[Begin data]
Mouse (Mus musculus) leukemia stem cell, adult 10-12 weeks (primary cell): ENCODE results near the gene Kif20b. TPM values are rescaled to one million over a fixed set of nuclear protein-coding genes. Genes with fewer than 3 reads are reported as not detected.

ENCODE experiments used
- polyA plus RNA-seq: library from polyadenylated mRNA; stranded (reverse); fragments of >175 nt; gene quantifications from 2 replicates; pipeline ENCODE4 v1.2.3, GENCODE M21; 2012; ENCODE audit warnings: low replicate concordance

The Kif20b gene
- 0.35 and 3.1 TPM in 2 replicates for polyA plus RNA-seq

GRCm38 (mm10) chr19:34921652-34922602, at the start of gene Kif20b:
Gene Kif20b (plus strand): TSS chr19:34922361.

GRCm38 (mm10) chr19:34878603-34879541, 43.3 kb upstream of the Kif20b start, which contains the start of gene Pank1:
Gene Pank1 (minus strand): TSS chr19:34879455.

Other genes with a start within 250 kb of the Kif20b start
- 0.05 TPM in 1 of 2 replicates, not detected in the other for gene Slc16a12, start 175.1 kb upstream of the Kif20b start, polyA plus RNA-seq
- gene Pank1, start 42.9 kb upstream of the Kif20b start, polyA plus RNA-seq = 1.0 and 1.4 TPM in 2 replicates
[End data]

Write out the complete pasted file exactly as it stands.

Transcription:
Mouse (Mus musculus) leukemia stem cell, adult 10-12 weeks (primary cell): ENCODE results near the gene Kif20b. TPM values are rescaled to one million over a fixed set of nuclear protein-coding genes. Genes with fewer than 3 reads are reported as not detected.

ENCODE experiments used
- polyA plus RNA-seq: library from polyadenylated mRNA; stranded (reverse); fragments of >175 nt; gene quantifications from 2 replicates; pipeline ENCODE4 v1.2.3, GENCODE M21; 2012; ENCODE audit warnings: low replicate concordance

The Kif20b gene
- 0.35 and 3.1 TPM in 2 replicates for polyA plus RNA-seq

GRCm38 (mm10) chr19:34921652-34922602, at the start of gene Kif20b:
Gene Kif20b (plus strand): TSS chr19:34922361.

GRCm38 (mm10) chr19:34878603-34879541, 43.3 kb upstream of the Kif20b start, which contains the start of gene Pank1:
Gene Pank1 (minus strand): TSS chr19:34879455.

Other genes with a start within 250 kb of the Kif20b start
- 0.05 TPM in 1 of 2 replicates, not detected in the other for gene Slc16a12, start 175.1 kb upstream of the Kif20b start, polyA plus RNA-seq
- gene Pank1, start 42.9 kb upstream of the Kif20b start, polyA plus RNA-seq = 1.0 and 1.4 TPM in 2 replicates